(CNN) — In those long-ago days of early 2020, business was cranking for Adam Flowers, a former street magician with an enterprising mind.
The owner of a Las Vegas tour business that includes ghost and mob tours, Flowers had just teamed up with 81-year-old Frank Cullotta, an admitted former hitman for the mob. They parlayed Cullotta’s violent crimes of the past — which Cullotta says included murder — into a schtick, creating a YouTube channel called “Coffee with Cullotta.” It racked up thousands of views, which in turn drove visitors to the physical tour.
Things were going well at home, too. Flowers, 43, had moved his retired parents to Las Vegas from Chicago the prior year. His wife worked as a technical director at Caesars Entertainment.
Then came the coronavirus.
By summer, Flowers’ tour business was on hold, his wife was furloughed, they were living on unemployment, and Flowers and Cullotta were both stricken with COVID-19 — too ill to record more episodes.
But that’s not the worst. On July 9, Flowers’ father — John Flowers, a former firefighter and amateur magician who inspired his son to pursue show business — died of COVID-19.
“It’s a lot to have happen to you all at once,” Flowers said.
As the U.S. struggles to contain a virus and shore up its battered economy, few states are facing a Catch-22 as stark as the one in Nevada: Reopen the bars and large entertainment venues and risk an upsurge of deadly infections. Keep everything closed and deal with Depression-era levels of unemployment and the death of businesses.
At 15%, the state’s unemployment rate in June — the latest available data — is the fourth highest in the U.S., according to the Bureau of Labor Statistics. (The July figures for states will be released August 21.) It does mark an improvement: Nevada’s jobless rate was twice as high back in April, when it topped the nation.
Although bars remain shuttered, the casinos — which were closed for more than two months — reopened in early June, and the city witnessed a brief surge of car travelers from Western states.
But COVID-19 infections and deaths in Nevada rose steadily through July.
Jeremy Aguero, an economist with Las Vegas policy research firm Applied Analysis, believes Nevada’s jobless rate will soon worsen, because demand tapered off in July.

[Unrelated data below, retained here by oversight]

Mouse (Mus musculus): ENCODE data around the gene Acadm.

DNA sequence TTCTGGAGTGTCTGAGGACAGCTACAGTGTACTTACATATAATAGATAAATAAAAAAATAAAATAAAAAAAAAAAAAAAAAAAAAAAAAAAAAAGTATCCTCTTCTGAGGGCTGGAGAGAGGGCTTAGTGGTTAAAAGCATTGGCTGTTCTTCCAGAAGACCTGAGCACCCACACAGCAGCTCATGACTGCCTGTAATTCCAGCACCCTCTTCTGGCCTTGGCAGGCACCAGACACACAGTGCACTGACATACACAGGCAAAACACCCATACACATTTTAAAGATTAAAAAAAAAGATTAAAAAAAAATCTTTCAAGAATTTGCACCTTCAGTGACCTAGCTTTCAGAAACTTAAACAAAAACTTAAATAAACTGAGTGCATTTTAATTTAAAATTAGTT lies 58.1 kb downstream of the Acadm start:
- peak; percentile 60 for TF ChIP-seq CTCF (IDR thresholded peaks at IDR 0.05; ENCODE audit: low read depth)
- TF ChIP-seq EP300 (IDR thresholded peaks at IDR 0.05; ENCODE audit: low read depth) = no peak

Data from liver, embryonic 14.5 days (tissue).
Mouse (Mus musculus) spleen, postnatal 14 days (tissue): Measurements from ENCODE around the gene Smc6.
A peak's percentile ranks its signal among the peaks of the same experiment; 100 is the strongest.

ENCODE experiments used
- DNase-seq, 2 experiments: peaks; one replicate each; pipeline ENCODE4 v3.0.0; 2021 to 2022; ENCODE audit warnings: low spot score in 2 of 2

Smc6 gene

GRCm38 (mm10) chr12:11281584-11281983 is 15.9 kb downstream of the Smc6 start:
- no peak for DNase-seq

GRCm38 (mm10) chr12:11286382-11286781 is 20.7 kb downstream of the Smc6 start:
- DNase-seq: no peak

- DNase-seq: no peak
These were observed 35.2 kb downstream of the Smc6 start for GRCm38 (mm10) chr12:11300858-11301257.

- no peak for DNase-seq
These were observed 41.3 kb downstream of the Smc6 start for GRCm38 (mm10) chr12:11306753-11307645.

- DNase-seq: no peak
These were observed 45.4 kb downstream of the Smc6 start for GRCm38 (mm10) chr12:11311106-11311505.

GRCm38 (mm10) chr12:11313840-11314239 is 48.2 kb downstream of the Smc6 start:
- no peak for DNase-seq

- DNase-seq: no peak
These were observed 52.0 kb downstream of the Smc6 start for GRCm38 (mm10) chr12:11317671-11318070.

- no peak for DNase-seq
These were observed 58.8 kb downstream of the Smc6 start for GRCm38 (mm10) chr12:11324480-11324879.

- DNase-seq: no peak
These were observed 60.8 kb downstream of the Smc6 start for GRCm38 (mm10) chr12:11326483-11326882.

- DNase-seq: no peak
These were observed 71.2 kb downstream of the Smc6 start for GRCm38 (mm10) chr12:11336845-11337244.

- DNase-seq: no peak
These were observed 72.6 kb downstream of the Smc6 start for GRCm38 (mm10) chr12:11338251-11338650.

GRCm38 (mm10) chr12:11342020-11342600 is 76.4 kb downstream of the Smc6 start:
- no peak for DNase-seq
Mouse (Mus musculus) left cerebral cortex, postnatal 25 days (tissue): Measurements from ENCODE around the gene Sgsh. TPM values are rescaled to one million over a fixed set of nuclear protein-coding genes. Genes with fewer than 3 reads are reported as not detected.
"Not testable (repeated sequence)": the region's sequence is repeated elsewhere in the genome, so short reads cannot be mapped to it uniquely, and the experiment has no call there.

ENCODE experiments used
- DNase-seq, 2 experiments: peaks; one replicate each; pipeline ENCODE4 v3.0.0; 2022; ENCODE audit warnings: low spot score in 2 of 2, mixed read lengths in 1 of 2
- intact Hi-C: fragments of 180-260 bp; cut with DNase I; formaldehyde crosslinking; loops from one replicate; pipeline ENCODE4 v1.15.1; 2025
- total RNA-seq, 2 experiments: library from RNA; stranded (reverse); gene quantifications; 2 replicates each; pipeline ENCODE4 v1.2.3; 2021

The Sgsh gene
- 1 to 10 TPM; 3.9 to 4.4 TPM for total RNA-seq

A full recovery, Aguero said, is between 18 and 36 months out.
“The long arc of this challenge is going to be painful,” he said.
No state’s economy leans more heavily on tourism than Nevada’s, and tourism in the state has been walloped by the pandemic. Even with the bump in June, visitor volume that month was 70% below June of 2019, according to the Las Vegas Convention and Visitors Authority.
Crowds — the life blood of Sin City — have become danger zones, and Vegas like all cities has been forced to drain itself of them.
The toll on entertainers has been especially brutal.
Situation for entertainers getting ‘dire’
Desiree Gordon was an exotic dancer at Sapphire Las Vegas — a gentleman’s club on the Vegas Strip.
She weathered the 2008 recession just fine. Traveling businessmen, she said, still streamed in, purchasing $2,000 bottles of champagne.
“We were still getting a bunch of daily tips,” said Gordon, 37. “You know, we were still making more than the person working at Target.”
When Sapphire closed in March because of the virus, she found herself filing for unemployment for the first time in her life. By July, she was living on the couch of a friend who’d just tested positive for COVID-19. This sent Gordon looking for another rental unit for her and her 11-year-old daughter.
“I don’t know how renting’s gonna happen,” she said. “No one has jobs because of what’s going on. So how do I get into a place?”
Some entertainers are finding creative ways to stay physically fit. Silvia Silvia, a 60-something crossbow daredevil sharpshooter who performs at a variety show at the Rio Showroom called “Wow,” keeps her chops up in her tiny backyard garden. Here, the grandmother of six practices one of her signature routines: shooting a balloon balanced on a stick held in the mouth of her husband, Victor — a professional juggler.
“If I don’t have space to practice I will be crazy,” said Silvia, a native of Spain. But she’s getting antsy: “We need to be on stage.”
In late June, citing the pandemic, Cirque du Soleil, a Montreal-based circus company that has dominated Vegas for two decades, filed for bankruptcy protection. As part of the announcement, it laid off 3,500 employees.
Jimmy Slonina, a 47-year-old physical comedian, was working as a backup performer for both Cirque du Soleil and the Atomic Saloon Show, a raunchy wild west act at The Venetian resort. Both shut down.
A seasoned performer, Slonina — who is married to Robin Slonina, an artist who was a judge on Skin Wars, a reality-contest show for body-painting — said he is mulling other ways to make a living: copywriting, social-media marketing, voice-over work.